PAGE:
Wernicke Encephalopathy

Diagnosis: Clinical features lone or with MRI findings or low B1 levels +/-Response to thiamine treatment +/-B1 Thiamine: by functional transketolase assay, thiamine chromatography or urinary thiamine Clinical features: Triad: Confusion, ataxia, ophthalmoplegia Not all features are necessary. Occasionally hypothermia occurs. Findings on Investigations: MRI features: Hyperintense signals in the periaqueductal gray area, dorsal medial … Continue reading Wernicke Encephalopathy

Normal Pressure Hydrocephalus

Diagnosis: A combination of clinical features, response to high volume lumbar puncture spinal tap plus imaging Clinical features: Gait disorder, the first symptom: Marche a petis pas: wide-based slow shuffling gait Ignition failure: hesitation on starting to walk Magnetic foot: difficulty lifting foot of the ground Poor postural control Cognitive impairment: Apathy, memory impairment Urinary … Continue reading Normal Pressure Hydrocephalus

Vascular Parkinsonism

Diagnosis: Clinical features plus supportive MRI and poor response to dopamine agonists Clinical features: Lower body Parkinsonism. Variable cognitive & behavioural deficits. May accompany vascular dementia Findings on Imaging: MRI: multiple subcortical infarcts +/-subcortical leukoaraiosis Treatment: Supportive care Address vascular risk factors Related articles: Approach to movement disorders, Idiopathic Parkinson disease, vascular dementia, ischemic stroke,


Diagnosis: Clinical features: ataxia, loss of facial motor control, dementia, leg pain Pathology: PRNP gene chr. 20p codon 129 status: MM is a risk factor, Related articles: Approach to cognitive impairment, approach to movement disorders, Sporadic CJD,

Gerstmann–Sträussler–Scheinker Syndrome:

Diagnosis: Clinical features plus imaging Clinical features: 2-10 years, Progressive ataxia & dementia Truncal ataxia, dysesthesia and hyporeflexia of the lower legs, and mild dysarthria Supranuclear gaze palsy Pyramidal signs Pathology: Amyloid plaques: PrP positive Minimal spongiform (vacuolar) change PRNP gene (GSS102) chr. 20p mutation usually Pro102Leu, octapeptide repeats also occur. Findings on Investigations: EEG: … Continue reading Gerstmann–Sträussler–Scheinker Syndrome:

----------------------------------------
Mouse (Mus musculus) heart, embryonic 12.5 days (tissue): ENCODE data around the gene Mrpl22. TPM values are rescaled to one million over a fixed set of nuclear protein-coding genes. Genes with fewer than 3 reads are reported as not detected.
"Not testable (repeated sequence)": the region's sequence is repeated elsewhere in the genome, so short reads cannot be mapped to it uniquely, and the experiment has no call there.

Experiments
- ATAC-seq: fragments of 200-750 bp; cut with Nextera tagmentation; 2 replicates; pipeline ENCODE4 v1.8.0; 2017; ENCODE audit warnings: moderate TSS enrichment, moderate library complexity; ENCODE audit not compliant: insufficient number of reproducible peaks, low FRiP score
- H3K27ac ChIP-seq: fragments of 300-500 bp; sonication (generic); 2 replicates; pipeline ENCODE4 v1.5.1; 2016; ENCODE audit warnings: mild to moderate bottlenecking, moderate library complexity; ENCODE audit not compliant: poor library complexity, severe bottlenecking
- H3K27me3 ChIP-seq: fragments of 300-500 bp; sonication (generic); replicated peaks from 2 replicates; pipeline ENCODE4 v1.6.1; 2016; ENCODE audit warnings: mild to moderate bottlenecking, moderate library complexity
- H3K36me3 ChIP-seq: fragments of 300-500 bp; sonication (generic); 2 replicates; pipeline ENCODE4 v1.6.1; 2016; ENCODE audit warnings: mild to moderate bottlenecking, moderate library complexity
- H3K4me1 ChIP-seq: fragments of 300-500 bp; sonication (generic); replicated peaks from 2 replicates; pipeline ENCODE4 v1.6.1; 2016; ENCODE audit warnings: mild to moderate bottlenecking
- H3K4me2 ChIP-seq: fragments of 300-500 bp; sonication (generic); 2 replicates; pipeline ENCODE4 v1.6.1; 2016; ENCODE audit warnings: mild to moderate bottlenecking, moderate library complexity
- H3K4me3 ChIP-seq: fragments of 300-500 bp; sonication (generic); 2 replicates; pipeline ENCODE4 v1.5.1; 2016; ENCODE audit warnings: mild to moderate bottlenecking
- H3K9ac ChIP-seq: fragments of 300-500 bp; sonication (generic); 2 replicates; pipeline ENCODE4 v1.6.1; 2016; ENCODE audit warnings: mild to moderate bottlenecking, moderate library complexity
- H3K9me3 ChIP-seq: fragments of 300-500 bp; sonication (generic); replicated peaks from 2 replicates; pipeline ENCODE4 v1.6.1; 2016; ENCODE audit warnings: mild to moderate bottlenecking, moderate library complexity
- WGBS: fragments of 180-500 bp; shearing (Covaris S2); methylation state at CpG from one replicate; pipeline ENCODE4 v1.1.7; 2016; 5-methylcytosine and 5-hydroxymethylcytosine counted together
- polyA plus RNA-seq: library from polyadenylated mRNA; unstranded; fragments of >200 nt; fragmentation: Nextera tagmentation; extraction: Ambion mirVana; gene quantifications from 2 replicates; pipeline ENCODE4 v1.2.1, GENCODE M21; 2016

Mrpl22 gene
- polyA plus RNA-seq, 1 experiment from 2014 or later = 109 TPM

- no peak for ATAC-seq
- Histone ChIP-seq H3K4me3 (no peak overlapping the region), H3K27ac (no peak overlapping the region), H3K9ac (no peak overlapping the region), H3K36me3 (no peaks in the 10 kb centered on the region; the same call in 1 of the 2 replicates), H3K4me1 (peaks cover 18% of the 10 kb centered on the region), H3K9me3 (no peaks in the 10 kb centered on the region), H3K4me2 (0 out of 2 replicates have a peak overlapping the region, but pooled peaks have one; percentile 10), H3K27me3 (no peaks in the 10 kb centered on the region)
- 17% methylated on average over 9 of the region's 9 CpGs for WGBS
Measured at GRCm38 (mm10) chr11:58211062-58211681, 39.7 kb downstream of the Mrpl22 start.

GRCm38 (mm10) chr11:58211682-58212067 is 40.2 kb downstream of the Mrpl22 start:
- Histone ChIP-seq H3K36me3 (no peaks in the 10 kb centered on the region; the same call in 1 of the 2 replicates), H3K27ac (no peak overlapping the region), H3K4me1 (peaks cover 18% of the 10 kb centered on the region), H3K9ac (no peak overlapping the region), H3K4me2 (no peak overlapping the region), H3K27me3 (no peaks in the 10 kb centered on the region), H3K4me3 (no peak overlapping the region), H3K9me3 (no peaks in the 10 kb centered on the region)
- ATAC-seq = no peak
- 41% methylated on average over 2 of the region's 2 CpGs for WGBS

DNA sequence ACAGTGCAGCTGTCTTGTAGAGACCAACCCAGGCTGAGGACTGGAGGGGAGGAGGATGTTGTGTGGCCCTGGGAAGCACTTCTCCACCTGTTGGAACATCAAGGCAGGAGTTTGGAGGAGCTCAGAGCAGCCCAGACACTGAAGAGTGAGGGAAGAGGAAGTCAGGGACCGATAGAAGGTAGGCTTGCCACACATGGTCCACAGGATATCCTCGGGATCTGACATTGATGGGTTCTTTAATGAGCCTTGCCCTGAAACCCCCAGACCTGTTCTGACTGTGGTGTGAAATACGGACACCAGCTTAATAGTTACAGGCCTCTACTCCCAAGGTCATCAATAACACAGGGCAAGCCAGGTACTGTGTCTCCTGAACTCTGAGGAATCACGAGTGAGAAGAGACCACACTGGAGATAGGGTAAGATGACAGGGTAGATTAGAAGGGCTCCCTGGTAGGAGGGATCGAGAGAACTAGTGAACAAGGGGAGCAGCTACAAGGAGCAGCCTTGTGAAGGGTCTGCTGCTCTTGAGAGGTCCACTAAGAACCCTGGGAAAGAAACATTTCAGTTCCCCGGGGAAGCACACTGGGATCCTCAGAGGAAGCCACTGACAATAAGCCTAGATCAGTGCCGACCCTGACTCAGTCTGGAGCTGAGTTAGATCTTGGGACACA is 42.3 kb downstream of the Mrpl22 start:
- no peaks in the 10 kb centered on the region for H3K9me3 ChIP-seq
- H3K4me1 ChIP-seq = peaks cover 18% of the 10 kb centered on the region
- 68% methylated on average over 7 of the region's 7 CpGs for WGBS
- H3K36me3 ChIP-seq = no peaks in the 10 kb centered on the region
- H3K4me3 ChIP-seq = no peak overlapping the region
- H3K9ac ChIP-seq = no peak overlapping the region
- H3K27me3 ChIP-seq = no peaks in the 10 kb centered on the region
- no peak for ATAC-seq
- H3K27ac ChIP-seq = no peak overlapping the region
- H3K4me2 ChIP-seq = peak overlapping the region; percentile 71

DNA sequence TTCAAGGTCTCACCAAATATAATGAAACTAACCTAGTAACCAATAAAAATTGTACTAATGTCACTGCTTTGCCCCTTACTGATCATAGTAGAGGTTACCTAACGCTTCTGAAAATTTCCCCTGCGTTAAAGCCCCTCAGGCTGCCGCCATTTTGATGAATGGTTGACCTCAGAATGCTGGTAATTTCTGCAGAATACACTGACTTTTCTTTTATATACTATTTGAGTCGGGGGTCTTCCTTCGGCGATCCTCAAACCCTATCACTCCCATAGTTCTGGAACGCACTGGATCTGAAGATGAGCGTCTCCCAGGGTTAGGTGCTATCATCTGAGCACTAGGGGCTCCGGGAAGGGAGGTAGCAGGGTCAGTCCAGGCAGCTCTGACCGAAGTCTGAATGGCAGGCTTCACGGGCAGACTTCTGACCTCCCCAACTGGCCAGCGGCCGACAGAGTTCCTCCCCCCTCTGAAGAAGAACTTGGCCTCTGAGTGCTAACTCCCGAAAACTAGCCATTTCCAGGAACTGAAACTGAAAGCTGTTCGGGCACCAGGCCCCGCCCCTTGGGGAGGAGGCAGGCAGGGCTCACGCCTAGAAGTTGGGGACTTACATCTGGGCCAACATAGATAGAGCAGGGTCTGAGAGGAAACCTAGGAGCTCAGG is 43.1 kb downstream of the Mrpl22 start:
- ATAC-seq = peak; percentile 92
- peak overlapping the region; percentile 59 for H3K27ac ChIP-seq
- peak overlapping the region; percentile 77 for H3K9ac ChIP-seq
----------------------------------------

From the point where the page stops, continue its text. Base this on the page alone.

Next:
Fatal Familial Insomia

Diagnosis: Combination of clinical features and imaging Genetics: Autosomal dominant Clinical features: Insomnia, sympathetic over activity, impaired attention Ataxia, dysarthria, Memory loss Hormone abnormalities: increased cortisol, Polysomnography: reduced total sleep time, absent REM sleep, absent deep nonREM sleep, Findings on Investigations: MRI: Normal or cerebral or cerebellar atrophy PET: Decreased metabolism in the thalami CSF: … Continue reading Fatal Familial Insomia

Variant Creudtzfedt-Jakob Disease (vCJD)

Synonyms: New variant CJD, Diagnosis: Clinical +/-EEG +/-MRI +/-CSF findings +/-brain biopsy Clinical features: Abnormal movements (myoclonus, dystonia, chorea), ataxia, slurred speech, tremor, dementia, akinetic mutism Non-specific sensory symptoms Psychiatric symptoms: withdrawal, delusions, depression Findings on Investigations: MRI: Thalamic hyperintensities: bilateral pulvinar (posterior thalamus) a.k.a. ‘Pulvinar sign’. In some there is also bilateral dorsomedial nucleus … Continue reading Variant Creudtzfedt-Jakob Disease (vCJD)

Sporadic Creutzfeldt-Jakob Disease (sCJD)

Diagnosis: A type of transmissible spongiform encephalopathy TSE Clinical +/-EEG +/-MRI +/-CSF findings +/-brain biopsy Clinical features: Rapidly progressive, death usually <1 year Dementia (rapidly progressive), ataxia, myoclonus, rigidity, visual disturbances Focal cortical symptoms (aphasia, neglect, apraxia, acalculia) Akinetic mutism (late feature) Heidenhain variant: Visual symptoms: perception difficulties (colours & structures e.g. metamorphopsia/dysmorphopsia), optical hallucinations, … Continue reading Sporadic Creutzfeldt-Jakob Disease (sCJD)

Fahr disease

Synonyms: a.k.a. idiopathic basal ganglia calcification Diagnosis: A combination of clinical features, imaging and other testing Clinical features: 30-60 y.o. Progressive dystonia, dysphagia, neuropsychiatric symptoms, ataxia Genetics: Autosomal dominant Chr. 14q, Findings on investigations: CT: calcification in the globus pallidus, but also occurs in putamen, caudate, dentate, thalamus and cerebral white matter Serum calcium & … Continue reading Fahr disease